Next Tuesday, area residents will get a chance to weigh in on the Oklahoma Water Resources Board’s order setting a maximum annual yield for the Arbuckle-Simpson Aquifer.
Before the hearing begins, the board needs to identify all interested parties, organize presentations of evidence and establish stipulations of fact.
Hearing examiner Emily Meazell covered those issues during a pre-hearing conference, which took place Wednesday at the Pontotoc Technology Center in Ada. The conference concentrated on procedural matters and did not include presentations on the merits of the case.
The upcoming hearing will focus on the OWRB’s recommendation for a maximum annual yield for the Arbuckle-Simpson Groundwater Basin which stretches across more than 500 square miles in south central Oklahoma. The aquifer and several regional springs are the main water source for Ada, Sulphur and other communities.
Following a lengthy study, the board proposed setting the aquifer’s maximum annual yield at 78,404 acre feet per year. The term “maximum annual yield” describes the total amount of fresh groundwater that can be withdrawn from a basin while allowing the basin to continue for at least 20 more years.
Once the maximum annual yield is established, the amount of water allocated to each permit applicant is proportionate to the amount of land owned or leased by the applicant. The allocation is defined as an equal proportionate share.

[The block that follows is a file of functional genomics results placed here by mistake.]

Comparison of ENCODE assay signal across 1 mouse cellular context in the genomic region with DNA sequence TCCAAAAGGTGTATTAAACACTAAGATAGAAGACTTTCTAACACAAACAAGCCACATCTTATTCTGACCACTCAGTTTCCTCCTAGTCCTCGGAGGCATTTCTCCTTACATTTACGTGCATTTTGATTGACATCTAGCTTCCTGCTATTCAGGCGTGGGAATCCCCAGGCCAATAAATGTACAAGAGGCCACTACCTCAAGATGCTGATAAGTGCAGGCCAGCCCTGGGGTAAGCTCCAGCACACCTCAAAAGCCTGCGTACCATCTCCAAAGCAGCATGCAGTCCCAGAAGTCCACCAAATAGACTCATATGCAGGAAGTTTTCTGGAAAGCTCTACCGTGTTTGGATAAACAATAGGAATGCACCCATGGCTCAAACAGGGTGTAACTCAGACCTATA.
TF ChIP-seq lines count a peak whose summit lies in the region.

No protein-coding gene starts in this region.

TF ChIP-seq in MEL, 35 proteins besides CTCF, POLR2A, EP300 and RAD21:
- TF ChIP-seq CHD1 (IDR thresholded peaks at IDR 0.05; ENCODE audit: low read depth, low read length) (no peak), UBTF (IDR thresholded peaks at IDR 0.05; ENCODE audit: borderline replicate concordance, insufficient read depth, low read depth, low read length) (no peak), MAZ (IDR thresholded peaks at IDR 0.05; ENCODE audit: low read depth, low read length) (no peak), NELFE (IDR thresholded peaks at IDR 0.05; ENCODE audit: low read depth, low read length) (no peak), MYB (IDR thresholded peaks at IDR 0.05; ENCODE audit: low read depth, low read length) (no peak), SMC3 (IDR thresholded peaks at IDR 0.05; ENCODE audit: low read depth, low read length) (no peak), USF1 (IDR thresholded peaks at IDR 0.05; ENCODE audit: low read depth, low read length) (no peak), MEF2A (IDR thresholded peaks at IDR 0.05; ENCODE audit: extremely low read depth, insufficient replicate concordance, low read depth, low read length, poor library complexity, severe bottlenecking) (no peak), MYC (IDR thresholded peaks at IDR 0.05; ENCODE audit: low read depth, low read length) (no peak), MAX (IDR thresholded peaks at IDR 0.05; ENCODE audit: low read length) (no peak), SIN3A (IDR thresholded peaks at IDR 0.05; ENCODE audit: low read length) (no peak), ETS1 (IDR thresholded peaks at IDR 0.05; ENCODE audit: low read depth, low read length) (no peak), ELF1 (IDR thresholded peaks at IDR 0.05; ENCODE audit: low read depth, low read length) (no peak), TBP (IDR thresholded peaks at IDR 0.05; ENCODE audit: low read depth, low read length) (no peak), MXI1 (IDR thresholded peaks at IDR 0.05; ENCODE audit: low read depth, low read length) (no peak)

The OWRB recommends an equal proportionate share of 0.2 acre feet — 2.4 inches — per acre each year and a five-year schedule for implementing the board’s order.
The board will present evidence supporting its order, including a hydrologic survey, during Tuesday’s hearing.
Wednesday’s conference drew a mix of attorneys, public officials and area residents who are interested in the OWRB’s order.
One attorney suggested people who are not parties to the order should not be allowed to testify at the upcoming hearing.
However, that suggestion prompted an objection from Ardmore resident Julie Aultman, who said she thought everybody should have a chance to speak.
“This determination may affect everyone in this area, and we all deserve the right to be heard,” she said. “I’d personally like to reserve the right to make comments at the hearing if I see fit.”
Meazell did not rule on that issue, but she said the board’s website will include a list of parties to the case and other essential information.
Meazell said she thought the hearing would fall into two main categories, including an evidentiary hearing on the board’s order. The second category would be a rule-making session for deciding how the order will be implemented.
Meazell said the day would begin with the evidentiary hearing, which would include a presentation by the OWRB and opportunities to cross-examine witnesses on both sides of the issue. She said people who are interested in the board’s order, but who are not paid to follow the issue, may want to skip the morning session.
The rule-making session would likely begin Tuesday afternoon and could continue on Wednesday, May 16.
“My thinking here is we’re going to comply with the statute first — the evidentiary matters — then move on to matters that are associated with the rule making,” Meazell said, “because with those, there will be other opportunities to comment as well.”
She said she thought people who wish to air their opinion would have time to comment toward the end of the day, even if they are not formal parties in the case.
The hearing will begin at 9 a.m. Tuesday at the Murray County Exposition Center, 4000 W. Highway 7 in Sulphur.